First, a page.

Daily Archives: 3 July 2007

Let’s Visit the Canary Islands


Spain is big, and Spain is beautiful. It is too big in extension for me to know it all, yet, being more than twice the size of Great Britain, for instance. Perhaps you may have taken one or the other opportunity already to explore some parts of Spain: Barcelona, Madrid, parts of Catalunya and the Pyrenees, Andalucía perhaps with Toledo, Cordoba and Sevilla, as well as Marbella and Malaga.

Perhaps you might even have visited the Duero region on a wine tasting expedition, or the Rioja area, and, maybe on a culinary outing, Donostia (San Sebastián to non-Basques) and Bilbao as well. There are so many places of such great appeal.

And you may have explored some of the Balearic islands. Well done if you have. Sad really if you have not.

Some of you may be fortunate enough to also have explored some of the Canary islands. Surely you will be happy to confirm that Spain is also beautiful and full of surprises outside of its European mainland territory. If you haven’t visited yet, I urge you to do so any time soon.

In the meantime, I invite you today to join me on a virtual outing, visiting some of the ‘Happy Islands’ as the Canary islands are often called.

This paradisiacal group of islands, with an ideal climate and a constant temperature throughout the year, consists of seven larger main islands (Gran Canaria, Fuerteventura, Lanzarote, Tenerife, La Palma, Gomera, El Hierro) and a few smaller ones (Alegranza, Graciosa, Montaña Clara, Roque del Este, Roque del Oeste, and Lobos).

Surprisingly, the landscape of each island is quite radically different from one another.

Greeks and Romans reported on this archipelago of volcanic origins, and called it the Garden of the Hesperides, as well as Atlantida. Some historians suppose that the legendary continent of Atlantis was located here.

The islands’ original population was called Guanches, a people related to the Imazighen (Berbers) of North Africa. The principal activities of the Guanches were shepherding, agriculture, gathering fruits and fishing.

People from Mallorca established a mission on the islands with a bishop, that lasted from 1350 to 1400 A. D., and from which various paintings and statues of the Virgin Mary remain that are venerated today, just as they were in the past by the converted Guanches.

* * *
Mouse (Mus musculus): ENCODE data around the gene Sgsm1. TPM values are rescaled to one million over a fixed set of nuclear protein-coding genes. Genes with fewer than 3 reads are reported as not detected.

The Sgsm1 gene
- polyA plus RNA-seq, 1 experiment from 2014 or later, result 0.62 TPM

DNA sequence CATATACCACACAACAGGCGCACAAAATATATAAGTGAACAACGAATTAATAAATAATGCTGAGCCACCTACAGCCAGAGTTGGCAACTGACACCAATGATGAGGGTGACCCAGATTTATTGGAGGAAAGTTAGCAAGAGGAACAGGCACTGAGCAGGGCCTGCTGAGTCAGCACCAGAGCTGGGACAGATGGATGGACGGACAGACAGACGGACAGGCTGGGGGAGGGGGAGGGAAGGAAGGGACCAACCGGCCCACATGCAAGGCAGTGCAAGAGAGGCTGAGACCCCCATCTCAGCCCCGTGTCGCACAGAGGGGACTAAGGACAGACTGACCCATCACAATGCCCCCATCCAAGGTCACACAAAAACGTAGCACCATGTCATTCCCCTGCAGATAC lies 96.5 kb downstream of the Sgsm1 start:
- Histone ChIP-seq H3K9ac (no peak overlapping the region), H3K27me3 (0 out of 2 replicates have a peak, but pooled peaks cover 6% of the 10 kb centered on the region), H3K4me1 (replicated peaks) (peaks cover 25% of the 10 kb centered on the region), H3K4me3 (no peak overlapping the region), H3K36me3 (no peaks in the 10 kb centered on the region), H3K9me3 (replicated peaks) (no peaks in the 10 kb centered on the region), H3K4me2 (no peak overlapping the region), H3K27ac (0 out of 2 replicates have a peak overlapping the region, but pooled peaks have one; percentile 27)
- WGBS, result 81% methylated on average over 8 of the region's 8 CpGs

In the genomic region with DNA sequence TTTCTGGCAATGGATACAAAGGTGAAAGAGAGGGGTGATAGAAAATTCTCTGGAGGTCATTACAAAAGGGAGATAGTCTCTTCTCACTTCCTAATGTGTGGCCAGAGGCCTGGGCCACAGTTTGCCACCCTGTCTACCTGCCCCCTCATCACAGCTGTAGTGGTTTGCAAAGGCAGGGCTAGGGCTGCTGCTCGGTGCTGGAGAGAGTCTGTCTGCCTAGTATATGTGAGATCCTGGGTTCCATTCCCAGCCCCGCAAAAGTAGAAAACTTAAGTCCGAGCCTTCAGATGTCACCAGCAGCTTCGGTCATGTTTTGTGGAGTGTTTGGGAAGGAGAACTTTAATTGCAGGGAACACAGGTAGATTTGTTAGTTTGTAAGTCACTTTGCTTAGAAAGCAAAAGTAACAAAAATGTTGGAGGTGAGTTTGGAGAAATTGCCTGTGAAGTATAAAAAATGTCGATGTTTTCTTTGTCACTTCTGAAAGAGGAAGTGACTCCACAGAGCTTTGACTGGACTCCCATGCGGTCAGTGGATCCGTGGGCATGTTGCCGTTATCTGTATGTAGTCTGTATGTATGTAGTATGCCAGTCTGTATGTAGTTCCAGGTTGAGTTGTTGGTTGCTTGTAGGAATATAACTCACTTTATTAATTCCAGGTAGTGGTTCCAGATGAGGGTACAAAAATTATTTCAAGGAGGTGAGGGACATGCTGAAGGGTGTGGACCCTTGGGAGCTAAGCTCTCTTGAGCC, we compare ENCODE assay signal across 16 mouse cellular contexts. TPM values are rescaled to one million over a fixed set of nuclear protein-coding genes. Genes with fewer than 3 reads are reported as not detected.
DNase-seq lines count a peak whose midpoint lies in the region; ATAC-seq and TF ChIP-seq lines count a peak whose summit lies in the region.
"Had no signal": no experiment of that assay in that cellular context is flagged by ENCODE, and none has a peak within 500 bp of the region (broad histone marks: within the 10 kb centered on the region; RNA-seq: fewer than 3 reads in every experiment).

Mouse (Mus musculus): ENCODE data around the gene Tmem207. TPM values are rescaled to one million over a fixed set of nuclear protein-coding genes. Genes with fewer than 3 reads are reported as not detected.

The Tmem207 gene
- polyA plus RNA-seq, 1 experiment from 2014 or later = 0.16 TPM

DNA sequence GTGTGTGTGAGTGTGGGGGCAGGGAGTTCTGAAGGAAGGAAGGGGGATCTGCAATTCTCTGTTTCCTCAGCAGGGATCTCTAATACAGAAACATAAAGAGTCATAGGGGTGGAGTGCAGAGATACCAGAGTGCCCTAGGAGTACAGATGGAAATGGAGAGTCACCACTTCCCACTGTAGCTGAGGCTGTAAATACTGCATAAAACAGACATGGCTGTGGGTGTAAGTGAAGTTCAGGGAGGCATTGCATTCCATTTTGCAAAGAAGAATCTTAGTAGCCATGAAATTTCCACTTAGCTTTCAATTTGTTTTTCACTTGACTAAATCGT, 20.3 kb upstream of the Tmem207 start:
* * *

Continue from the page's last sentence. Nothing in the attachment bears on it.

In 1492 the ships of Christopher Columbus’ fleet stopped in Tenerifa on their travels to discover the New World, stocking up on food and water supplies. A few years later, 1496, the islands were claimed permanently for the Spanish crown. The Islas Canarias have been Spanish ever since.

The islands are the remaining cones of long-extinct volcanoes, some of them very steep. The highest point (the highest in all of Spain’s territories) is the Pico de Teide mountain, located on Tenerifa. It stands at 3,718 m.

If you have not been before, the Pico de Teide, now a UNESCO world heritage site, may be a good starting point for a first visit to the Canaries, as would be the Anaga mountain range in the north of the island. Tenerifa has two airports, one in the south where you find most of the tourist areas, and one in the north, connecting with Santa Cruz de Tenerife, the island capital. In fact, it is also one of two capitals of the Canary archipelago, the other one being Las Palmas de Gran Canaria. Tenerifa is lush in the north with ample banana plantations and rampant palm tree groves. Puerto de la Cruz in the north hosts a major international festival, El Carnaval. If ever you fancy some Rio style carnival at a third of the distance, make your way to Tenerifa in February. You will not be disappointed.

A great bonus for a visit to Tenerifa, apart from its brand new, modern style concert hall, is also its ferry boat connection, from the south, to the unspoilt island of La Gomera. This island is so beautiful that words fail me (see photo above). The upper reaches of this densely wooded island are almost permanently shrouded in clouds and swirling mist, a fact which has created lush and diverse vegetation. This is the Garajonay National Park which enjoys UNESCO recognition and environmental protection. La Gomera is the second smallest of the main islands of the Canaries and for that reason has only the smallest airport.

El Hierro is the smallest and furthest south and west of the Canary Islands, with a tinsy airport only, plus a boat harbour connecting with Tenerifa. El Hierro is an absolute gem.

Lanzarote prides itself of a live volcano. Due to the recent eruptions during the 18th and 19th centuries, many parts of Lanzarote appear as if from another world, often described as lunar. It is for this reason that a number of big budget film locations are to be found on this island.

The summer Trade Winds and winter swells of the Atlantic make Fuerteventura a year-round surfers’ paradise. Much of the interior, with its large plains, lava scapes and volcanic mountains, consists of protected areas which can be best explored in a four wheel drive.

La Palma is probably the least visited of the Canary islands, and for its natural beauty one would wish that this would remain so. But if you must visit, you better go now.

Gran Canaria is the most touristy of all of the Canary islands and for this reason, it is not my favourite. I would recommend a visit there only after you have been to all the others.